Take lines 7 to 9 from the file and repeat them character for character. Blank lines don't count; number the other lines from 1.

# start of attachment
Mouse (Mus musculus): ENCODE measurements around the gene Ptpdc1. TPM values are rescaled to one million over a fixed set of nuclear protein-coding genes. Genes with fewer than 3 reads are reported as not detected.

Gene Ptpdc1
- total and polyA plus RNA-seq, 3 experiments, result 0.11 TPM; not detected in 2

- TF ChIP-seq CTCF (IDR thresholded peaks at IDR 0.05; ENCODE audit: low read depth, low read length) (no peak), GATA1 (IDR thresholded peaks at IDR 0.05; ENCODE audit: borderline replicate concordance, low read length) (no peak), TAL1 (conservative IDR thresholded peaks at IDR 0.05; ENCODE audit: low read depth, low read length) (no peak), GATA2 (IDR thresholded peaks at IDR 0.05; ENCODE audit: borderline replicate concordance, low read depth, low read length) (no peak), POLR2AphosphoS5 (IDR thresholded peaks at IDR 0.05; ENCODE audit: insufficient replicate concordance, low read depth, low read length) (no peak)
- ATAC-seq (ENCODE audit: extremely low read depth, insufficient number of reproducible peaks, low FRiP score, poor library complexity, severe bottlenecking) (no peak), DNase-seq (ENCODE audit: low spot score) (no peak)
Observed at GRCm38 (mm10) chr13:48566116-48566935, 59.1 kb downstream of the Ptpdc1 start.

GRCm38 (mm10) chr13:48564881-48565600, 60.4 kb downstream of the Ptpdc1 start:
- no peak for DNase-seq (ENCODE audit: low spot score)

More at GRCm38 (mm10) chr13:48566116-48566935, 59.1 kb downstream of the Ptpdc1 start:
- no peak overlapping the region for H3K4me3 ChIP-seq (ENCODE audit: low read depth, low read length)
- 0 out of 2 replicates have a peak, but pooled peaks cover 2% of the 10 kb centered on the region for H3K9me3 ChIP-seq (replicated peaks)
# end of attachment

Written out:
GRCm38 (mm10) chr13:48564881-48565600, 60.4 kb downstream of the Ptpdc1 start:
- no peak for DNase-seq (ENCODE audit: low spot score)

More at GRCm38 (mm10) chr13:48566116-48566935, 59.1 kb downstream of the Ptpdc1 start: